- German authorities grab suspected hardline Islamist
- Rare lesbian HIV transmission case turns up in Texas
- Obama economy: Rich get richer, as millionaires’ list grows
- Army’s ‘Most Wanted’ fugitive on lam since 1977 nabbed in Florida
- ‘Seinfeld’-loving fraudsters busted on ID theft — of Eric Holder
- Spain, Morocco break up jihadist recruitment cell, arrest 7
- Muslim insurgents shoot then set on fire Buddhist teacher in Thailand
- Air Force cadets ‘revolt’ after officials remove biblical verse from whiteboard
- Rep. Lee: Paul Ryan out of touch with urban Americans
- House votes down resolution to force Issa to apologize
Latest War_Conflict Items
An international prosecutor said Friday he will seek arrest warrants next week for three top Libyan leaders on charges of murder and persecution during their attempts to crush the uprising against Moammar Gadhafi's regime.
Nine-year-old Cierra and 41-year-old Jeanette have something in common: Their fathers were killed serving in U.S. wars. But separated by generations, the two grew up in radically different worlds for children of war casualties.
When it comes to the war in Afghanistan, it's easy for the insurgents to make headlines, even when their attacks meet with total failure. On May 8, the Taliban launched a major attack on Afghan government targets in the insurgent's spiritual capital of Kandahar. Press reports called it a "vengeance attack" for the killing of Osama bin Laden a week earlier. Time magazine forebodingly compared it to the 1968 Tet Offensive in the Vietnam War. The general tone of the coverage was thick with knowing dread.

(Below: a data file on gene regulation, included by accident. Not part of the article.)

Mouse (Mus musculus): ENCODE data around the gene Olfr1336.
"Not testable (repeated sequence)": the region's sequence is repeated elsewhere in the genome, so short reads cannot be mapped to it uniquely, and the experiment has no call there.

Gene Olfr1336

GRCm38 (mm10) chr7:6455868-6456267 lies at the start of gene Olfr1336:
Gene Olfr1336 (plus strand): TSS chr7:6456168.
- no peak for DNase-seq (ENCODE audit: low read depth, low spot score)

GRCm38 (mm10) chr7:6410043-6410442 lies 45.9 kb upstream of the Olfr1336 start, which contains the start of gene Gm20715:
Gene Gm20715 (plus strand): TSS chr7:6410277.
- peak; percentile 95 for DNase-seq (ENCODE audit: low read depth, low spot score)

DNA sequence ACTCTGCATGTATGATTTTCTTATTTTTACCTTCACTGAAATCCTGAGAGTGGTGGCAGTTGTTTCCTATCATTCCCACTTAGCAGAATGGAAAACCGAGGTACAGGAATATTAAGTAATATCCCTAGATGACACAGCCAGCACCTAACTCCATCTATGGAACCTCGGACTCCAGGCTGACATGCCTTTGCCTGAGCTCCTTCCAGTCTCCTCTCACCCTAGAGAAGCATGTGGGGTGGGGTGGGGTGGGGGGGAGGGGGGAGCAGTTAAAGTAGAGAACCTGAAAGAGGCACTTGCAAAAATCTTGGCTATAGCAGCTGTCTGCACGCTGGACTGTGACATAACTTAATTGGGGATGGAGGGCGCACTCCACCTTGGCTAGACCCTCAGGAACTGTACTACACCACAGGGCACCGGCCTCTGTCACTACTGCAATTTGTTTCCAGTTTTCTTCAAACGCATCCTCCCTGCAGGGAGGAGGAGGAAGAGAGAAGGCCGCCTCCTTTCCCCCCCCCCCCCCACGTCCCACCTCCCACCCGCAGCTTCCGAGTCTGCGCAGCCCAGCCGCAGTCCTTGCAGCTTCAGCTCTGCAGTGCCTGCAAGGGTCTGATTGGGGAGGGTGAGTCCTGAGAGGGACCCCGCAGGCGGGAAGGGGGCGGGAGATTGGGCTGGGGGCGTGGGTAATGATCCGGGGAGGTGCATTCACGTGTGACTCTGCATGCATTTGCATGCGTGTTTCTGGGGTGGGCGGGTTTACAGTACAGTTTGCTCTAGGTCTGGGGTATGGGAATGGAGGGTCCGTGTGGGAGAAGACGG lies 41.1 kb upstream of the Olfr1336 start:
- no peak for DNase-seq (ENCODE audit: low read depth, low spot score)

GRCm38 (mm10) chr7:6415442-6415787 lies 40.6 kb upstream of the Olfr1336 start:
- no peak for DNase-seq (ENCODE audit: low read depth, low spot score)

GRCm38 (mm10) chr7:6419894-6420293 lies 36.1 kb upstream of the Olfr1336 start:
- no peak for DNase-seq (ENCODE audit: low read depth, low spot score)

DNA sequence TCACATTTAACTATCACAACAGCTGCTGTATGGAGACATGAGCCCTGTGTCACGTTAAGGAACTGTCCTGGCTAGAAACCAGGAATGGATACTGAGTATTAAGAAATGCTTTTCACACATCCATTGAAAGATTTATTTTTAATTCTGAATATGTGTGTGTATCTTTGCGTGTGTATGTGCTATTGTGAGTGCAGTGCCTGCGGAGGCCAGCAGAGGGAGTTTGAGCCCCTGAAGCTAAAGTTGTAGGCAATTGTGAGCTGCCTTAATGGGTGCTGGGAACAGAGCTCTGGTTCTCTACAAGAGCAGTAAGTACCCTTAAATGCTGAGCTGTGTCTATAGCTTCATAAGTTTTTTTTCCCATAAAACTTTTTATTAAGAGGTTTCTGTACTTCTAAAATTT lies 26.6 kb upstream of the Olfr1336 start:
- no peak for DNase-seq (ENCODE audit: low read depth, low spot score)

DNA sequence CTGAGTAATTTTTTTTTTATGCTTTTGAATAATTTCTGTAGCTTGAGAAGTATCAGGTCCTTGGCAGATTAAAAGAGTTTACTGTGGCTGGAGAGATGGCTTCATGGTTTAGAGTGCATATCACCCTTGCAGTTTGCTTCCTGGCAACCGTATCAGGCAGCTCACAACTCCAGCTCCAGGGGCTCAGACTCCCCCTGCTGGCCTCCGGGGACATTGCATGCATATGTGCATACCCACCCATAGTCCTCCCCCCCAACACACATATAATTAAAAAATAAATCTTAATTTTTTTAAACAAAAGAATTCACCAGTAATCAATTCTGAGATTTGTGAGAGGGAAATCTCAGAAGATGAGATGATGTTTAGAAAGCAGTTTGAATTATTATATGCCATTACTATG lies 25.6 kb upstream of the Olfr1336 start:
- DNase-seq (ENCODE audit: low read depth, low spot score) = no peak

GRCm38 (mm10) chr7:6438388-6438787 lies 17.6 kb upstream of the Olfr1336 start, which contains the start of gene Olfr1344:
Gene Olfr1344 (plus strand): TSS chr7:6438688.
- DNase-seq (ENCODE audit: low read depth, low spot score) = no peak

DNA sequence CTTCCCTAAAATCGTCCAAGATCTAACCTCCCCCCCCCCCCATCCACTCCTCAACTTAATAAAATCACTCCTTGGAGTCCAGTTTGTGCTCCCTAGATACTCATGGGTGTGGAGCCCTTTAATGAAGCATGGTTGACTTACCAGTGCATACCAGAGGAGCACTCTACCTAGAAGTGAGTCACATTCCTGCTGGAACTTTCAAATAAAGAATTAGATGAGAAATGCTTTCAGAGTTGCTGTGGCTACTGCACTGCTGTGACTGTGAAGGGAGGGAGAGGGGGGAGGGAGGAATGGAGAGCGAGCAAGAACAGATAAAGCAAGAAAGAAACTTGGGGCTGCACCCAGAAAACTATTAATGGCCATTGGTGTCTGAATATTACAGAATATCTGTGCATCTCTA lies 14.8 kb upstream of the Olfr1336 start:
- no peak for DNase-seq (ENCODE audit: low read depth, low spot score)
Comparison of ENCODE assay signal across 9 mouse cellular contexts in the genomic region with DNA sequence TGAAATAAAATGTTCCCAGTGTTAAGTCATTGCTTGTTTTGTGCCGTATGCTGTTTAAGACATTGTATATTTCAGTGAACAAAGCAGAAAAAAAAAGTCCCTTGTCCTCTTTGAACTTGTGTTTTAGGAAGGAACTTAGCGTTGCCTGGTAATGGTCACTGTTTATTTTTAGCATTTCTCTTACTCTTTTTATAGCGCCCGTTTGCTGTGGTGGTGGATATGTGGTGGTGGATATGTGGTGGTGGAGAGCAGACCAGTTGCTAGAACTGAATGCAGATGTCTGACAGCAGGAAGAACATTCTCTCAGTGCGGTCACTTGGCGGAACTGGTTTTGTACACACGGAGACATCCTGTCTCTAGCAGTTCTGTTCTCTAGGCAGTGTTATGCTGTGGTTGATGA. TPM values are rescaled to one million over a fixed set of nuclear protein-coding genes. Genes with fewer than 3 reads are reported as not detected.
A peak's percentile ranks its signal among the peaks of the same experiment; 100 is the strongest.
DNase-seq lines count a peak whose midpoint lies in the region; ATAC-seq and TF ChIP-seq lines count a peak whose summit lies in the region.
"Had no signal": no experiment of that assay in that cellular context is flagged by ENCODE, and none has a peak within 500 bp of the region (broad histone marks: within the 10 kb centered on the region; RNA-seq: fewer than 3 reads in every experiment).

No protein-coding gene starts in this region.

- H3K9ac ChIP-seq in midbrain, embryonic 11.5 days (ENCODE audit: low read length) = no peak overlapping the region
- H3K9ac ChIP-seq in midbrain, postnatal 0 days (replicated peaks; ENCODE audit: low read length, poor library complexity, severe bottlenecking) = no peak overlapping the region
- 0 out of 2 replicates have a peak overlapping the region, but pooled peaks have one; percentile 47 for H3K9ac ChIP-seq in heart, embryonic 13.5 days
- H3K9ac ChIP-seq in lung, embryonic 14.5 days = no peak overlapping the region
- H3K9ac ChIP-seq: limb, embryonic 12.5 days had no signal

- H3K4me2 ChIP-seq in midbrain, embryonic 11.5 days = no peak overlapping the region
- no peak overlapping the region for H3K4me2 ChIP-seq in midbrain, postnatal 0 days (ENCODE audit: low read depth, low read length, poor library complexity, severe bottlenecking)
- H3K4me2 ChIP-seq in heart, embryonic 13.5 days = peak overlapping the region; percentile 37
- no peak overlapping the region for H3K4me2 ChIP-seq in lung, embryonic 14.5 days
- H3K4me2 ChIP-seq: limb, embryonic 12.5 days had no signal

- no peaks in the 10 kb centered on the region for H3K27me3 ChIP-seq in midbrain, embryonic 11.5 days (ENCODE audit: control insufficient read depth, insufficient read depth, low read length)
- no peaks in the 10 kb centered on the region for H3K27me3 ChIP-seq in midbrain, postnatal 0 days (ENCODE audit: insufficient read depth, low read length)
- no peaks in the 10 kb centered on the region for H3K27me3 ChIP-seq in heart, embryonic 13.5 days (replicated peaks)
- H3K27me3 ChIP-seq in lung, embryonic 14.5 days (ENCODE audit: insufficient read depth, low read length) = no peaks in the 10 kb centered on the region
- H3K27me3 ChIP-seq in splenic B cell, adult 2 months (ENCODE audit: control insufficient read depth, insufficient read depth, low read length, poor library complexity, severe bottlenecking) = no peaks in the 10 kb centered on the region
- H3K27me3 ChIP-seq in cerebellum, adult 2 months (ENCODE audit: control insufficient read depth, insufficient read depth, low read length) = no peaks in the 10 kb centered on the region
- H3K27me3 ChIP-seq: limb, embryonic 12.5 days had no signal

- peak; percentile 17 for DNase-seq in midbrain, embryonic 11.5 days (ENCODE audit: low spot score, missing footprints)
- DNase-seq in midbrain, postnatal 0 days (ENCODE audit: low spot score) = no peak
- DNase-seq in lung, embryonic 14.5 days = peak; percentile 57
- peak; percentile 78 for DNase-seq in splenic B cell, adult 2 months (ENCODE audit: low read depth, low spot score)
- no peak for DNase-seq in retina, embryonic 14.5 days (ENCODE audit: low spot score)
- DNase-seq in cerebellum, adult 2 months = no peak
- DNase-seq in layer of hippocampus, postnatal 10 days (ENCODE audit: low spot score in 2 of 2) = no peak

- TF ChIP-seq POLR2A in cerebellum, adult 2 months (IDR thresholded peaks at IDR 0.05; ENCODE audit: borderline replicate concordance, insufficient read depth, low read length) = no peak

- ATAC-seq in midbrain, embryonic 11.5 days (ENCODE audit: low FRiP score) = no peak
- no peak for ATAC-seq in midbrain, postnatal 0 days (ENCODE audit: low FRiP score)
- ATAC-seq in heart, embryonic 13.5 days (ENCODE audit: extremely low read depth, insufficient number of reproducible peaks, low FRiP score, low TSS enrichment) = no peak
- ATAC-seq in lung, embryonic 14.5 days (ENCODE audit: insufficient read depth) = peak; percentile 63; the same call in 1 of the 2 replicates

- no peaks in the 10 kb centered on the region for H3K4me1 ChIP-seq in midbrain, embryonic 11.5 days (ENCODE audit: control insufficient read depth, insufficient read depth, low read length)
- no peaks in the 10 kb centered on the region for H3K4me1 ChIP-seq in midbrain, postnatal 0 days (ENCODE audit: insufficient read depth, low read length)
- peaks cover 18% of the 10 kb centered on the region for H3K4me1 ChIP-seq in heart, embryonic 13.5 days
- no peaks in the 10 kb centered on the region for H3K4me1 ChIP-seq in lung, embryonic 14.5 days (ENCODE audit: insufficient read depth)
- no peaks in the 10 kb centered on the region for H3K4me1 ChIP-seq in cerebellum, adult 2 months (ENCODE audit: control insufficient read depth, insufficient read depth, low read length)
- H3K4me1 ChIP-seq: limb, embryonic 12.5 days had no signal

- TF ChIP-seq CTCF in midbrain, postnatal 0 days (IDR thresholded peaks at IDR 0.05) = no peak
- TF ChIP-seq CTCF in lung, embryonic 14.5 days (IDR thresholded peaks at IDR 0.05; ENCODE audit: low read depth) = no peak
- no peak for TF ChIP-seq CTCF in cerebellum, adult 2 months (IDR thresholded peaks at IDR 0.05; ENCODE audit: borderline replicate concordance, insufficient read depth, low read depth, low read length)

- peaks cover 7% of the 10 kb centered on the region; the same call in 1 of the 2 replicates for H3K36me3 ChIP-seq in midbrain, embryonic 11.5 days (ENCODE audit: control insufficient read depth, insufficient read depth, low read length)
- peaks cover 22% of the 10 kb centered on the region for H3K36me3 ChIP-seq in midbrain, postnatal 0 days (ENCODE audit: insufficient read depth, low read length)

Two suicide bombers attacked paramilitary police recruits heading home after months of training in this country's northwest, killing 80 people Friday in what the Pakistani Taliban called vengeance for the U.S. slaying of Osama bin Laden.
A double Taliban suicide attack Friday that killed 66 paramilitary police recruits represented the deadliest terrorist strike in Pakistan since the killing of Osama bin Laden. It sent a strong signal that militants mean to fight on and to try to avenge the al Qaeda leader.
Taunting NATO in a defiant audio recording, Moammar Gadhafi said Friday that he is alive despite a series of airstrikes and "in a place where you can't get me."
News of the Fatah-Hamas unity deal last week shook Israel and the world. Officials are wondering how Palestinian Authority (PA) President MahmoudAbbas, in the midst of arrangements to renew the peace process with Israel, could negotiate a unity government with the terrorist organization Hamas.
Security forces and snipers opened fire on thousands of protesters Friday, killing at least six people as mass arrests and heavy security kept crowds below previous levels seen during the two-month uprising against President Bashar Assad, activists said.
All Americans should be justifiably proud of the extraordinary U.S. military operation that brought Osama bin Laden to justice. Regardless of political party or whatever else may divide us, this is a moment when all of us can come together. The success of this operation is a victory for freedom, and it demonstrates the importance of the United States using all of its tools of global engagement to keep our nation safe.